Barrick to Suspend Work on Pascua-Lama to Conserve CashLiezel Hill
Barrick Gold Corp. will temporarily suspend construction at its $8.5 billion Pascua-Lama mine on the Argentina-Chile border as the world’s largest producer of the metal tries to conserve cash after prices slumped.
Work on the project, located more than 12,000 feet (3,657 meters) up in the Andes mountains, was already partially halted amid a water dispute. All activity except that needed for environmental protection and regulatory compliance will cease, Barrick said today in a statement. It said a restart depends on future costs, gold prices and the regulatory and legal outlook.
Barrick has come under pressure after gold prices fell 21 percent this year and its debt increased. The Toronto-based company, led by Chief Executive Officer Jamie Sokalsky, has explored cash-raising options ranging from a strategic equity investment to a sale of a stake in its copper business, people with knowledge of the matter said yesterday.
The company also has considered the sale of an equity stake or an interest in Pascua-Lama to state-backed Chinese investors, the people said. Barrick has struggled with the mine, its sole mine-construction project, amid ballooning costs, delays and environmental challenges. It took a $5.1 billion writedown on the asset in the second quarter. Pascua-Lama was originally expected to cost no more than $3 billion when construction was approved in 2009.
“We don’t believe that the suspension of Pascua will come as a complete surprise,” Greg Barnes, a Toronto-based analyst at TD Securities Inc. who recommends buying Barrick shares, said in a note today. The move “may be a relief given the strain that the project has been placing on the company.”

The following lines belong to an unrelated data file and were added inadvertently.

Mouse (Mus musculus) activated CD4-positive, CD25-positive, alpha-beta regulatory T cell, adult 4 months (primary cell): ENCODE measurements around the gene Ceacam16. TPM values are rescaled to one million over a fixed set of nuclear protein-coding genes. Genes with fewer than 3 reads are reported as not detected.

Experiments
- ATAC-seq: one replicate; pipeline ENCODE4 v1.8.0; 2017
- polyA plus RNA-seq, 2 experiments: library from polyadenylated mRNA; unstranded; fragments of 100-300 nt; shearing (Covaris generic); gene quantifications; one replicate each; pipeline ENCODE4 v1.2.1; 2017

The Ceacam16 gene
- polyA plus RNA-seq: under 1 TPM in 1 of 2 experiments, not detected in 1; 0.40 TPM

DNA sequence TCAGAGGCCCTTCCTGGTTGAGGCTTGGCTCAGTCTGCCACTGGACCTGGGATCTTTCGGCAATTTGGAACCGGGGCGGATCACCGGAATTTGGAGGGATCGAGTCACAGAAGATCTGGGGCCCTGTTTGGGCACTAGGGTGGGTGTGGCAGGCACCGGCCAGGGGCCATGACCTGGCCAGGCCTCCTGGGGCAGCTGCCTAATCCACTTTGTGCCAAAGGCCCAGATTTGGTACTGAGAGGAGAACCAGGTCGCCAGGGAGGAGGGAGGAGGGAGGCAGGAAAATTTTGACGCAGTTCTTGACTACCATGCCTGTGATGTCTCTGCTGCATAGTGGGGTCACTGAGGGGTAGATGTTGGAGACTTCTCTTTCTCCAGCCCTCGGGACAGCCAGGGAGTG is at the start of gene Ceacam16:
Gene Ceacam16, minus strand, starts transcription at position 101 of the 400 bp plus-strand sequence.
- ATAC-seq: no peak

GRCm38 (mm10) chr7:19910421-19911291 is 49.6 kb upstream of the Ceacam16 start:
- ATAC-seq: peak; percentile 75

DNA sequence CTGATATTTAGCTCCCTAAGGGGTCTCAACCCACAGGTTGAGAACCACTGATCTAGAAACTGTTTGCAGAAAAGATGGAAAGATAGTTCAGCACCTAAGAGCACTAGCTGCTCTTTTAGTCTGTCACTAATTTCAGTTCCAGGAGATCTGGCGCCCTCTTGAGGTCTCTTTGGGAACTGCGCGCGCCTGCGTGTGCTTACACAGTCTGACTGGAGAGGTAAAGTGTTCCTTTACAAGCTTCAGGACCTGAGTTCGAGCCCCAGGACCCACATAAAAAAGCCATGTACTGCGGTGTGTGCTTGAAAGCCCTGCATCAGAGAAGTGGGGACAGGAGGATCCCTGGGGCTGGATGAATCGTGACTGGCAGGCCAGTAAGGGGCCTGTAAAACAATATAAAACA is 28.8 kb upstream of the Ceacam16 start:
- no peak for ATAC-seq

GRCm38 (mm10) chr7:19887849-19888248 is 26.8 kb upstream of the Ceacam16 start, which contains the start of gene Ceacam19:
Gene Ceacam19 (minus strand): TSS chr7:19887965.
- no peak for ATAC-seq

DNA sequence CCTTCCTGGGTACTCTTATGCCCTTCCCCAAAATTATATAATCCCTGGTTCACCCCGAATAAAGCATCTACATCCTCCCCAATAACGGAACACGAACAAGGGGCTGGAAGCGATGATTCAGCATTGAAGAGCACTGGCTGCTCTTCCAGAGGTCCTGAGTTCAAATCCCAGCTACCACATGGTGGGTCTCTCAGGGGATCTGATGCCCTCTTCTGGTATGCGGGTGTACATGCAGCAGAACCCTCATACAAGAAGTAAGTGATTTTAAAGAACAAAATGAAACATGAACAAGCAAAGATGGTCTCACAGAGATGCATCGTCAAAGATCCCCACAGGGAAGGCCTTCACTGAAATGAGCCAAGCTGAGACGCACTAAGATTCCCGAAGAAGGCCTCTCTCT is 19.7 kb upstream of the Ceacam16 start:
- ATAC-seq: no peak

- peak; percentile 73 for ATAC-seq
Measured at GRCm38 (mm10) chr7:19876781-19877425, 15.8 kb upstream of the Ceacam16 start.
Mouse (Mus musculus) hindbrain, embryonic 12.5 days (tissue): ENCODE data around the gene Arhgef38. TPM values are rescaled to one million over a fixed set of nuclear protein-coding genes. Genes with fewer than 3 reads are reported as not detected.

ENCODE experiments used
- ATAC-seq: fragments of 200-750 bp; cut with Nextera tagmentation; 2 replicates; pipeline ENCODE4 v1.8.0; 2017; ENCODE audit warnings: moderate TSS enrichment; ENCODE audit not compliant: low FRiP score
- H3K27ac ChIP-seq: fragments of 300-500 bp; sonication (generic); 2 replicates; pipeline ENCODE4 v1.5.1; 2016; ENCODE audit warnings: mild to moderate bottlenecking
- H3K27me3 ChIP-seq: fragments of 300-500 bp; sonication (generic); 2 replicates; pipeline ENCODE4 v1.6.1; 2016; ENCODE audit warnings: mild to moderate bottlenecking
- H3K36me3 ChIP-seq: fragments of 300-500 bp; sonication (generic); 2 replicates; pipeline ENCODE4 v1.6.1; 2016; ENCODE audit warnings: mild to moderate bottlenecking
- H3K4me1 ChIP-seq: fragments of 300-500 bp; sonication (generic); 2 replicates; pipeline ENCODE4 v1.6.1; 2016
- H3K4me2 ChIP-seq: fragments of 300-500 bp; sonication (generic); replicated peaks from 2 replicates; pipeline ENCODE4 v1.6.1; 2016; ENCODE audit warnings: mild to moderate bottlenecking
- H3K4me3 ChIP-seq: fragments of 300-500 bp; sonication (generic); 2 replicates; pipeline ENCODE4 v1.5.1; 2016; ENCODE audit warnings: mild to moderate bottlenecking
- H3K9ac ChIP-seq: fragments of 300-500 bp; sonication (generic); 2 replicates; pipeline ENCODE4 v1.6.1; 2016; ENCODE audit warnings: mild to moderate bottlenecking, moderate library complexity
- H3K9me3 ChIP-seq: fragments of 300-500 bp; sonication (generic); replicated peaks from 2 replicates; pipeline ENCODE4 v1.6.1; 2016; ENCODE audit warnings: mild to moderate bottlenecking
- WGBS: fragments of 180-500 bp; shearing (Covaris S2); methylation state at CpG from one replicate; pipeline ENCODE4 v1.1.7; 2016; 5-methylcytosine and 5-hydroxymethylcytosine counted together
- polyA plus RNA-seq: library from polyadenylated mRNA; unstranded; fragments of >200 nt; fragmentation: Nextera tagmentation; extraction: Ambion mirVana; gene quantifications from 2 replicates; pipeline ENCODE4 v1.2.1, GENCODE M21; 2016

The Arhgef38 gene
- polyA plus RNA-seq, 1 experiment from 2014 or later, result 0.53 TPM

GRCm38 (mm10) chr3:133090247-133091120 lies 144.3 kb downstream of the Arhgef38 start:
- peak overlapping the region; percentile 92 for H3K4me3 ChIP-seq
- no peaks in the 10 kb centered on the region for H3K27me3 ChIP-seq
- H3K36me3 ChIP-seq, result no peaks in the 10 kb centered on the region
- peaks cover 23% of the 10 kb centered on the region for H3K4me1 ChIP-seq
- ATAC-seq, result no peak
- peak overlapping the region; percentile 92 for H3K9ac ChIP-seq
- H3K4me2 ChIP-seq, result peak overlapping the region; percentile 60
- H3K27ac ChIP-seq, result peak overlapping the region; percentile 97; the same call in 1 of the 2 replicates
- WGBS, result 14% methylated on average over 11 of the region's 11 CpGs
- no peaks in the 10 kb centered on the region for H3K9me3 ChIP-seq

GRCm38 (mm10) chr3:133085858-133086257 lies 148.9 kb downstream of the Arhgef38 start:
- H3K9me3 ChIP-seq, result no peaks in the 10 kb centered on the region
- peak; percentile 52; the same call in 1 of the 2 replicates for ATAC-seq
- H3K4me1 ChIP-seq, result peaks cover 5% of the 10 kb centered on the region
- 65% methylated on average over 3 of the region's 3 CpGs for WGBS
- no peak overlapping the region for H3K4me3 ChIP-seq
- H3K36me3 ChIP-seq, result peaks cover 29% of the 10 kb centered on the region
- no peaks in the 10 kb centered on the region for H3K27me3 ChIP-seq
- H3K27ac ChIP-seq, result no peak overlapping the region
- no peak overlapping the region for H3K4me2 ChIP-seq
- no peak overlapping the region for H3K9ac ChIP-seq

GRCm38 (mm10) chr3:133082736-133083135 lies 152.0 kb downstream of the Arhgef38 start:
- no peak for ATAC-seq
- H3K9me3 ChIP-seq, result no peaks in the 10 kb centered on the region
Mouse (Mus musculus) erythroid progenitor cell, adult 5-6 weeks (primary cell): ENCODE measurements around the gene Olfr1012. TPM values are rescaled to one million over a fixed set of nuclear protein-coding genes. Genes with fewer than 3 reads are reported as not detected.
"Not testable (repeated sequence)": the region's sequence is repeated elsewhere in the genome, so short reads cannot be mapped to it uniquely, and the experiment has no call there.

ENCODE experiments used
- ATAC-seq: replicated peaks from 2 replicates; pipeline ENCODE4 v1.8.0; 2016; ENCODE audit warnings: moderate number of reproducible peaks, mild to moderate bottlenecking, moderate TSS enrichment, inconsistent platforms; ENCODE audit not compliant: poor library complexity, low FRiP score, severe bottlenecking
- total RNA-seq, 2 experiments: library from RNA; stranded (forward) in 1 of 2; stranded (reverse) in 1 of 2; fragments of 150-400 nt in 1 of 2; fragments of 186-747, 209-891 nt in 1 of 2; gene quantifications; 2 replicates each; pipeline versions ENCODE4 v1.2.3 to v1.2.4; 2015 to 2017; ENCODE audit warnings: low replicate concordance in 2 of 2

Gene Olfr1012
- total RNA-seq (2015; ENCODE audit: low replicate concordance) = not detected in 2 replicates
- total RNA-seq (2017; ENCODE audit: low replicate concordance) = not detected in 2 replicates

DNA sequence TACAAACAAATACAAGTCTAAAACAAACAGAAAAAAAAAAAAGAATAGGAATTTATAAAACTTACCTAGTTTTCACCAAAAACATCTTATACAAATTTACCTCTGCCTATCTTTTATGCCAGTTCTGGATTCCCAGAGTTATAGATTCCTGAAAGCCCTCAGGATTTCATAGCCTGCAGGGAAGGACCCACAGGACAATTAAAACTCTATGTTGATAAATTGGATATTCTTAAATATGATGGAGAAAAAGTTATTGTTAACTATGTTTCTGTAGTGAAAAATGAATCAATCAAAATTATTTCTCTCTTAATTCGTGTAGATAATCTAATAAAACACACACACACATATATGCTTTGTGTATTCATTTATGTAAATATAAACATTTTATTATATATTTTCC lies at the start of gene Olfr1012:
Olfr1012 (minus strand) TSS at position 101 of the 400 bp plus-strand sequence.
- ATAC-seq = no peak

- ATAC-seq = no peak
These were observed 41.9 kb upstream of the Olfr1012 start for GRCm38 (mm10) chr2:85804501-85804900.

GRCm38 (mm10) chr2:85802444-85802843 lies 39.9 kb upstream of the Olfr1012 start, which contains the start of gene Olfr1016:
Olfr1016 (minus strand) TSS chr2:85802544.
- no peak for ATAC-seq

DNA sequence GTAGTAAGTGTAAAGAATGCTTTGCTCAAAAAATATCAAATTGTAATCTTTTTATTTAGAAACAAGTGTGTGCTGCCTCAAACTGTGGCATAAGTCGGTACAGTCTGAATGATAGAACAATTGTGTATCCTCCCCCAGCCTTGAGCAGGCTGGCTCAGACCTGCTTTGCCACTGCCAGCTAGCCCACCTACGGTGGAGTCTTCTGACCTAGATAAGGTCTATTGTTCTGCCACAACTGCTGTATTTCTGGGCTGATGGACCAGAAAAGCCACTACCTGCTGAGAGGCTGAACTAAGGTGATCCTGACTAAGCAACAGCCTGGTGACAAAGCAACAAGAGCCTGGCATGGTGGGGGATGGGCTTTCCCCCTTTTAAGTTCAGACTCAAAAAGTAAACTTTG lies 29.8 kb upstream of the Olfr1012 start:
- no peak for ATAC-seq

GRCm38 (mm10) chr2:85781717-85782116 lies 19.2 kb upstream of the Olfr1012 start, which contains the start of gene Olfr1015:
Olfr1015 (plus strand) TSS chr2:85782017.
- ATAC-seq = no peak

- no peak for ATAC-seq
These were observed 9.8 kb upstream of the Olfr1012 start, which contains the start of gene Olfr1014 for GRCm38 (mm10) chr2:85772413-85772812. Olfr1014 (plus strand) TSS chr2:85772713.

Barrick dropped along with the price of gold, declining 3.7 percent to $19.75 at 10:26 a.m. in New York. The stock has fallen 44 percent this year. Gold slid 1.7 percent to $1,326.10 an ounce on the Comex in New York.
The suspension at Pascua-Lama will cut capital spending in 2014 by as much as $1 billion and improve near-term cash flows “significantly,” Sokalsky said in the statement.
Barrick said it will keep looking for ways to improve returns on the project, including partnerships or the sale of royalties and shares of future income. The company will update cost estimates and plans for the remaining development work.
Construction on the Chilean side of Pascua-Lama was halted in April after a court injunction was filed by indigenous communities concerned about potential water-supply contamination. A regulator ordered improvements to environmental measures before work could restart. Barrick said in June it expected first production in mid-2016, rather than a previous target of the second half of 2014.
Even before today’s announcement, Sokalsky has sought to lower costs by reducing production at some mines and selling assets. Barrick took $8.7 billion of writedowns in the second quarter and cut its dividend.
Barrick said today it’s targeting $500 million of additional annual savings from measures including an organizational restructuring, which involves cutting 1,850 jobs.
Long-term debt was $14.6 billion at the end of the third quarter, up from $12.1 billion at the end of 2012. It said in a separate statement that options to improve liquidity include drawing down $4 billion available on a credit facility, further asset sales, and selling debt or equity either in the public markets or to private investors, a course of action that may include the creation of a strategic partnership.
In April, some of Barrick’s biggest Canadian investors criticized its executive pay as excessive after the company revealed that Co-chairman John Thornton received an $11.9 million signing bonus. In response, Barrick said it will alter its compensation policies and add new directors. It said today there will be departures from the board.
Third-quarter net income fell to 17 cents a share from 65 cents a year earlier, Barrick said today. Earnings excluding tax adjustments and foreign-exchange losses were 58 cents, topping the 50-cent average of 20 estimates compiled by Bloomberg.
Sales declined to 12 percent $2.99 billion, beating the $2.91 billion average estimate.
Gold production rose to 1.85 million ounces from 1.78 million ounces, beating the 1.8 million-ounce average of 10 estimates compiled by Bloomberg. The adjusted operating cost to produce an ounce of gold was $573, better than the $606 average projection.
Gold averaged $1,328 an ounce on the Comex in New York in the third quarter, 20 percent less than a year earlier.